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“Did they think a magic wand would wave once Gaddafi was dead and instantly we’d have a new Libya? It doesn’t work that way,” she said as she prepared tea in the family kitchen. “Libya is tired. After 42 years and now one year of fighting, she is tired. She needs time to get back on her feet, but she will do it. In time we will have our new Libya.”
National Transitional Council Justice Coordinator Jamal Bennor said the new government faced many challenges and that things needed to improve fast. He said internal conflicts within the government and a hazy “division of authority” delayed decision-making.
“Until this moment I was so optimistic,” Bennor said. “But we missed a lot of time to manage ourselves and our plans in our struggle just to be united. Our people are still very worried about their future.”
Adding to concerns is a huge stockpile of weapons that remains in the hands of civilians and militia groups.
“The youth will not leave their guns in this period or for next few years,” Bennor said. “They need to secure their revolution and we still can’t trust each other enough.”
Hundreds of rebel fighters, like Lutfy Alamin, have turned their weapons over to the authorities, but thousands more have not.
“Unfortunately, only the responsible people who want peace and stability are handing in their weapons,” Alamin said. “The people that need to be disarmed most urgently will not hand them over so easily.”
Ibrahim Mohammed Alsherikicia, head of the Misrata branch of the transitional government’s Ministry of Security said these weapons are the biggest problem the developing police units face. Additionally, the criminals released by the Gaddafi regime are still at large and now armed. Prison records were destroyed in Misrata during the revolution, he said, so these men are now “free criminals” and all of them are armed. Until they are caught committing another crimes, he said, there is no evidence to arrest them.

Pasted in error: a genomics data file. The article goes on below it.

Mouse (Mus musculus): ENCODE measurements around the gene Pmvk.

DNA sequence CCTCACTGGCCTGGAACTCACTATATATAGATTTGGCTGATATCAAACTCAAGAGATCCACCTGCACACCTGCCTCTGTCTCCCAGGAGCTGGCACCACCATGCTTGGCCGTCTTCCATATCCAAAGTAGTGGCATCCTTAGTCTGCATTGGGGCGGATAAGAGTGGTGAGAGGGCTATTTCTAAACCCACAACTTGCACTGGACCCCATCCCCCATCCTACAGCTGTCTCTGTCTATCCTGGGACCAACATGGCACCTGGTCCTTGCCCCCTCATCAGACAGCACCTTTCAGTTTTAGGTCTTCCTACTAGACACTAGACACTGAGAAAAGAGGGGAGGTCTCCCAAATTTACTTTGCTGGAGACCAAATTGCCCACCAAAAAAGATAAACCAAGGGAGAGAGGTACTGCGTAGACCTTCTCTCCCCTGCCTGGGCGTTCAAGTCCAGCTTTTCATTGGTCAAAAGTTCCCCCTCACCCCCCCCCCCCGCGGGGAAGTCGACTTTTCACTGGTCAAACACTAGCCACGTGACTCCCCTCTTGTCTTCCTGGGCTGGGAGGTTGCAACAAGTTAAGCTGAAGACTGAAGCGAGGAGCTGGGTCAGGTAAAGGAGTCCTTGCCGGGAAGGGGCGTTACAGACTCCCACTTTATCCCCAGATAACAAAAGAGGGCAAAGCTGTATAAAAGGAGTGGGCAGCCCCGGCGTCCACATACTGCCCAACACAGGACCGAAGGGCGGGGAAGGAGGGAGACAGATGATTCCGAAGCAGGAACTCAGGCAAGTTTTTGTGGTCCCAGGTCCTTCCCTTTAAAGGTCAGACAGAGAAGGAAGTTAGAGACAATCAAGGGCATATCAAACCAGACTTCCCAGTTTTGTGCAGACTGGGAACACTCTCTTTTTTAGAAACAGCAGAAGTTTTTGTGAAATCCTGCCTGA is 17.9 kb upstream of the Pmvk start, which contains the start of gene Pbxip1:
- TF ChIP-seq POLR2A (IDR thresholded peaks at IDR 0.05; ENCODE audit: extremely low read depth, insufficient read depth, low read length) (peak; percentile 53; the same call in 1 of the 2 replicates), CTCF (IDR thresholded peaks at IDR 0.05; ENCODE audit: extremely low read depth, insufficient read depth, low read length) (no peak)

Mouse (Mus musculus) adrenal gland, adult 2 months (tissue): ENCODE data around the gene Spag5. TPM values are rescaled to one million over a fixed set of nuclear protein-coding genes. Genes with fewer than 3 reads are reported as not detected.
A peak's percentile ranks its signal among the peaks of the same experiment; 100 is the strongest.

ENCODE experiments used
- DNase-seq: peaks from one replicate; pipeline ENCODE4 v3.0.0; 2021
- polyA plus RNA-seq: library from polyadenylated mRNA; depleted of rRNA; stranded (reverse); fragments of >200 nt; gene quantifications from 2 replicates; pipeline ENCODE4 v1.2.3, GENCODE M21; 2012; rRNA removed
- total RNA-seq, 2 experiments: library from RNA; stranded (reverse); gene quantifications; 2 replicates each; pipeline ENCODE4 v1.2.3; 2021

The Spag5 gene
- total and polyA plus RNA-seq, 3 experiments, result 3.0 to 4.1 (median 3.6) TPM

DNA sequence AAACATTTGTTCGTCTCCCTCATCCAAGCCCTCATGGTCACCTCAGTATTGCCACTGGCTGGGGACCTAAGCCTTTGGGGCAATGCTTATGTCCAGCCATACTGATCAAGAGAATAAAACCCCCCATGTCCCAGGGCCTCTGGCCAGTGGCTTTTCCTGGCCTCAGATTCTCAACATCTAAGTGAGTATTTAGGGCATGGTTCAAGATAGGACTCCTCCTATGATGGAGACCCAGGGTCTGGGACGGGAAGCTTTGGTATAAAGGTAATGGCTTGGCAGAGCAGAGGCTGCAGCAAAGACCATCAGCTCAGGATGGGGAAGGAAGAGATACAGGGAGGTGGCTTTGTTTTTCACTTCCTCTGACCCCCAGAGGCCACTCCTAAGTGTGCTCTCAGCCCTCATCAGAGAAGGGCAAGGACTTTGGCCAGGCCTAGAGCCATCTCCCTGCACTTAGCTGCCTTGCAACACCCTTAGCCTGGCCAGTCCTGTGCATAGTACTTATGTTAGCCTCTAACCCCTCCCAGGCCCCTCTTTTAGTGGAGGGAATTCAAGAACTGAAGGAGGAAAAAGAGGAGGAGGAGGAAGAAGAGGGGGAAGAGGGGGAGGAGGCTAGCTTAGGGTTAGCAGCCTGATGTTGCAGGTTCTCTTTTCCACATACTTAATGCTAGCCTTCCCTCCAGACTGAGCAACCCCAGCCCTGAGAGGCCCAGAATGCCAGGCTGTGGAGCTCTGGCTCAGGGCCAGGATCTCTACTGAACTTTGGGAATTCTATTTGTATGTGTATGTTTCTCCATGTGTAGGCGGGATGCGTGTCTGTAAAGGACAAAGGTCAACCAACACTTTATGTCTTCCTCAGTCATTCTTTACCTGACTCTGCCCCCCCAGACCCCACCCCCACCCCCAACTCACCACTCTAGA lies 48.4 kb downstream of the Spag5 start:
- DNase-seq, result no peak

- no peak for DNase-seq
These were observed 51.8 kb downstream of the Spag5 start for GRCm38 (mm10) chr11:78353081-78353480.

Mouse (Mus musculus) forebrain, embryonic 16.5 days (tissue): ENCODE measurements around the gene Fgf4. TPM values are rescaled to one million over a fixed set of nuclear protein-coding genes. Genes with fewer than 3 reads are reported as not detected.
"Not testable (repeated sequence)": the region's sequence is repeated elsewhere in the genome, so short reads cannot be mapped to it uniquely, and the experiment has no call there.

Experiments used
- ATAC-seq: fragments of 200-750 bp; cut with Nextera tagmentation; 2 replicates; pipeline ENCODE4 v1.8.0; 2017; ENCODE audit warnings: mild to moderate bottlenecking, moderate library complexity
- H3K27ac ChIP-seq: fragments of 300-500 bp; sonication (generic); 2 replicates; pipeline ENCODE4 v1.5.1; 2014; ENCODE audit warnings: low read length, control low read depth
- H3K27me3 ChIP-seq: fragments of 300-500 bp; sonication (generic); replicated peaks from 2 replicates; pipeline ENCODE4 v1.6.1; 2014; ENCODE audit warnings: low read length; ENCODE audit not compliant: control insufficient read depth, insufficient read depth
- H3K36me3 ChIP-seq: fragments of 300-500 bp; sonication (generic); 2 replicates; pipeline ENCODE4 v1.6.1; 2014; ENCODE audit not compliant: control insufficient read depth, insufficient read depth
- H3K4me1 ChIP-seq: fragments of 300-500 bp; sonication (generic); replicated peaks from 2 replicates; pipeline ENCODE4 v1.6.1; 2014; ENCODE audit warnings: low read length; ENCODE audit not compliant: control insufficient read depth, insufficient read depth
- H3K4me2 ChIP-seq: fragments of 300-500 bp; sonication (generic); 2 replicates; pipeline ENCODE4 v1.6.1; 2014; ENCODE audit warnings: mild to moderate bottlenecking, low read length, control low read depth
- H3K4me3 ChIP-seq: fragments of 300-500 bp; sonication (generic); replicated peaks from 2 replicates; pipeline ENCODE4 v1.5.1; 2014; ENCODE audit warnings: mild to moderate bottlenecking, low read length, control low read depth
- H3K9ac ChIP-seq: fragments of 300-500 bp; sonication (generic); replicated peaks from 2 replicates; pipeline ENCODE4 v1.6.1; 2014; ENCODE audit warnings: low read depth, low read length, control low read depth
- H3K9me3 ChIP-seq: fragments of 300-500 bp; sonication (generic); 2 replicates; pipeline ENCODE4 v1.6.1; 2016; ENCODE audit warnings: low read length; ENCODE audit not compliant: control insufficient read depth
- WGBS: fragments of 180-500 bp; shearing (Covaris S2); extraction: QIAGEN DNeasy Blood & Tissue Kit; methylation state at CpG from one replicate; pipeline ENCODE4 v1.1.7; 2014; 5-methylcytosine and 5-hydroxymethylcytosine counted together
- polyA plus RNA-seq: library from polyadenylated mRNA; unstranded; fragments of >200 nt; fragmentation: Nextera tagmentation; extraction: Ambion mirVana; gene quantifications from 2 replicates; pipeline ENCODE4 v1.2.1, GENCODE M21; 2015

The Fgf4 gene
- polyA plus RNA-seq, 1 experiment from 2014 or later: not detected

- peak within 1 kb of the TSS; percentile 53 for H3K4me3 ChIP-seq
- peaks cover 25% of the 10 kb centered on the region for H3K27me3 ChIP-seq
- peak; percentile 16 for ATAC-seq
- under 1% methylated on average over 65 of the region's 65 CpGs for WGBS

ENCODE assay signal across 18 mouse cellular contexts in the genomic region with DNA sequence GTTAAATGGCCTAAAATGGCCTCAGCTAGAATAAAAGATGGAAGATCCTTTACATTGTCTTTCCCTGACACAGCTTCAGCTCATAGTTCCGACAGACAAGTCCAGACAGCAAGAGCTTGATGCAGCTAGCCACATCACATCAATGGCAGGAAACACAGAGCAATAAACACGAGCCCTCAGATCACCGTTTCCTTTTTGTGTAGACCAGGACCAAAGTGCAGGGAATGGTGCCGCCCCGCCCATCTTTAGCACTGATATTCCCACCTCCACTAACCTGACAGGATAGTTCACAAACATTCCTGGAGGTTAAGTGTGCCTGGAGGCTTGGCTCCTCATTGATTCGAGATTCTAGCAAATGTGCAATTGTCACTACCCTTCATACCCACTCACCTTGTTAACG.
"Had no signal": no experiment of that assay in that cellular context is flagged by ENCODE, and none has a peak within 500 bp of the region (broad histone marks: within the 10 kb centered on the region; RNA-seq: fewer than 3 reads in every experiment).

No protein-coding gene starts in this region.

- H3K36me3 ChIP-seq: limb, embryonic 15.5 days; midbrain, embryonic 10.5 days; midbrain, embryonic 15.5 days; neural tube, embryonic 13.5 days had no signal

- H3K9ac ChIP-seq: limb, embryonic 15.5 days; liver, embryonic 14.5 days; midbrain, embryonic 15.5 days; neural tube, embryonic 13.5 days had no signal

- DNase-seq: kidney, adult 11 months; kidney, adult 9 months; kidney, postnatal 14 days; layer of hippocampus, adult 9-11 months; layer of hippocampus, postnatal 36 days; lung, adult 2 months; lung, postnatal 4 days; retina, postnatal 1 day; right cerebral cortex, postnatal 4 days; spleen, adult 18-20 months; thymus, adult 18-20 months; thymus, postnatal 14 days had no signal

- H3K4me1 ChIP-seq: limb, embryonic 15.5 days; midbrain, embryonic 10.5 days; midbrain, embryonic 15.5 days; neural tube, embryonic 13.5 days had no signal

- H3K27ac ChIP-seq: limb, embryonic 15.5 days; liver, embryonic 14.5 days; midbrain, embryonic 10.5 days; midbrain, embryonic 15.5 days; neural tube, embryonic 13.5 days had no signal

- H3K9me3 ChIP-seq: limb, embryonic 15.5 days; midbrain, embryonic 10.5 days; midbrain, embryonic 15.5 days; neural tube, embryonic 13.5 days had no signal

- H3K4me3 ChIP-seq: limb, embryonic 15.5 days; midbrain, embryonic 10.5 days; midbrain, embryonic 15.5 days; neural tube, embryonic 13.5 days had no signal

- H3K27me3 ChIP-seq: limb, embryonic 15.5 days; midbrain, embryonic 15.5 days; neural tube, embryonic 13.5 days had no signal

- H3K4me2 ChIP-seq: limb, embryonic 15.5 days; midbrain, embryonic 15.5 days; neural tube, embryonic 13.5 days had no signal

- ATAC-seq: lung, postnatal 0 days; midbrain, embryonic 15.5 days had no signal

However, Alsherikicia said the reports of minor street clashes in Misrata have dropped from about 10 per month to around four a month since the revolution ended.
“If you compare this to the amount of weapons in the streets, it’s very little,” he said.
However, celebratory gunfire and minor clashes between rebel units continue to spread fear in the community. There is also the ongoing problem of “midnight explosions” — grenade or RPG attacks on local houses, shops and offices. Alsherikicia said most attacks are on the empty property of Gaddafi loyalists that fled at the beginning of the revolution, but every few days rumors of shootings and deaths continue to circulate.
As she served her freshly prepared tea, Khadija Yusef spoke of the concern the community shares over these ongoing skirmishes.
“Each night we hear the bombs and guns,” she said. “When we hear of even one death now we are so, so sad. Before we would hear 10, 15, 20 martyred, but they gave their lives as a gift for a new Libya. Now what do they die for? To advance their kateba [battalion] above another? Even one of these wasted deaths makes us so, so sad.”
Still, along with the negatives, the benefits of the rebel victory are also beginning to emerge for the Libyan people.
For Khadija, the most important change is the freedom to speak for both men and women. Things may not be perfect but everyone is free to ask for change, she said. They no longer are restricted to whispers among like-minded family members.
“It will take time. But the Feb. 17 revolution was successful! From this we gained our freedom. We paid the price for it but no matter what we’ve made it. It’s freedom and we feel our freedom.”